FIIG - The Fixed Income Experts

News and Education

Sydney Airport delivers a solid result

by Gavin Madson | Mar 15, 2013

Sydney Airport reported a solid result with revenues up around 7% and growth in all major revenue streams, whilst tight cost controls across the group resulted in a 7.4% increase in EBITDA. This EBITDA growth continued the company’s trend of EBITDA growth outstripping passenger number growth (of 3.6%).


The airport delivered particularly strong growth in international passengers, up 5.6% (compared to domestic passenger numbers which grew 2.7%) with the key driver of international volumes being the introduction of new international low cost carriers and seat capacity and load factor increases. Inbound passenger numbers were particularly strong from Asian destinations including China, Malaysia, Singapore, Japan and India. This was despite the continuing high Australian dollar.


Debt management

During the year the company raised $1.1bn in new debt facilities (which were oversubscribed) with all 2013 maturities completed well in advance of actual maturity, as has been the habit of Sydney Airport’s management. The new funding included $300m of bank debt and a US$825m US private placement.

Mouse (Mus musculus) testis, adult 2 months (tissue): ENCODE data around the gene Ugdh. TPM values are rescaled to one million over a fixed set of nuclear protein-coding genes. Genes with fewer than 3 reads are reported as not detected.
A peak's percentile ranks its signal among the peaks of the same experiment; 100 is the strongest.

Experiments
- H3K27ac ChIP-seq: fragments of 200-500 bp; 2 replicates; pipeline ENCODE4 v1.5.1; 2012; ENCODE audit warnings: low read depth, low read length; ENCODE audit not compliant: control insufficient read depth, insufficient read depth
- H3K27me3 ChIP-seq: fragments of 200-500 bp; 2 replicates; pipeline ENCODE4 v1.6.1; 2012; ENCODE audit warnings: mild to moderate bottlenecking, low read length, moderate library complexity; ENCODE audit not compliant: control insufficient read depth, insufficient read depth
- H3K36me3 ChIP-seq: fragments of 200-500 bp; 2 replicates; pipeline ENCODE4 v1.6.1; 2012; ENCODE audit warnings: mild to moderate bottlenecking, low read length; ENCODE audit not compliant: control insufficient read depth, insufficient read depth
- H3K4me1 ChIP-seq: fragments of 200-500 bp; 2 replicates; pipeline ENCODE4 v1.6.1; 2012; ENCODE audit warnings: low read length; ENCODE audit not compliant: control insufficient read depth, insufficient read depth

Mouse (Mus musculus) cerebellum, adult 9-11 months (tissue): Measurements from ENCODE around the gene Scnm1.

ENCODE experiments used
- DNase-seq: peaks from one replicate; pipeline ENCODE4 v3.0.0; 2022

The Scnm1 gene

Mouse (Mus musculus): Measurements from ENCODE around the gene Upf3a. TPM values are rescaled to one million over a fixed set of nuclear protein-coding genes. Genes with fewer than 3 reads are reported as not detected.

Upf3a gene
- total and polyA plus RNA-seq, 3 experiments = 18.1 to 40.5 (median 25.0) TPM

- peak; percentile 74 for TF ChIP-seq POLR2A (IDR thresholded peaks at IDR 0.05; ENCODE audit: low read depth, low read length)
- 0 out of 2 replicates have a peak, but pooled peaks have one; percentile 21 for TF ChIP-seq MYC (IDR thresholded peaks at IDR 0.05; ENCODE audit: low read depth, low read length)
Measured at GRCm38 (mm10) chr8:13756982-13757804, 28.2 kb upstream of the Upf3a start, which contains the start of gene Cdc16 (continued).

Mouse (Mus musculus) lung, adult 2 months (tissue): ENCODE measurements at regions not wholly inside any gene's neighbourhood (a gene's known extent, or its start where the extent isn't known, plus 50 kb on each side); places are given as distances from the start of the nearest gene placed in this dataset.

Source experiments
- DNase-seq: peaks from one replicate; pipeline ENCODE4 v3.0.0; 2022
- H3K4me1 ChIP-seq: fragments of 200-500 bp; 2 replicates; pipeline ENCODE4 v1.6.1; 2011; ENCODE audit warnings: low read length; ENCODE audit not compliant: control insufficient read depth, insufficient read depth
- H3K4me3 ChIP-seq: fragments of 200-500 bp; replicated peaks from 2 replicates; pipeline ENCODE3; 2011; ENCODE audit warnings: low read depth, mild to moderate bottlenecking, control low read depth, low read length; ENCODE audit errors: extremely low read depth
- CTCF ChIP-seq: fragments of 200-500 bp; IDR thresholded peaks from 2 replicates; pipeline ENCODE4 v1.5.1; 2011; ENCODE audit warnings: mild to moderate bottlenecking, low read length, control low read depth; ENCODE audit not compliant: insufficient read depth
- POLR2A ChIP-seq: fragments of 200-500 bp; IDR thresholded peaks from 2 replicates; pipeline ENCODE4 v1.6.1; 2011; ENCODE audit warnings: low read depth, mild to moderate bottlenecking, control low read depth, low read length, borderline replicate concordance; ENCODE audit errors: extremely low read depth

Following the refinancing in 2012 the airport has extended its average debt maturity to 2021 and maintains a strong liquidity position with $1.3bn in cash and undrawn facilities giving the company considerable financial flexibility to fund future capex. With the recent refinancing, and in particular the removal of expensive hybrid debt (i.e. the ASX listed SKIES), the debt service coverage ratio of Sydney Airport continues to improve, to 2.15x compared to 1.71x in the previous year.

ATO Position Paper

The company noted during their full year results presentation (and it has been reported in the press) that the company is subject to an ATO Position Paper relating to the deductibility of some distributions  paid on redeemable preference shares (i.e. SKIES). The issue is not Sydney Airport specific (ie it would be applied to other companies as well) and no tax assessment amendment has been made. Regardless, the press release specifically notes that the issue does not affect the operating companies (Southern Cross Airports Corp. Holdings and its subsidiaries), which are the companies which issue the senior bonds.  The issue is related to the listed entity, and is one of the benefits of holding infrastructure bonds at the ‘asset’ level. I only include this note on the ATO paper as we have had some calls from concerned investors, however this remains a ‘shareholder’ issue rather than a ‘bondholder’ issue.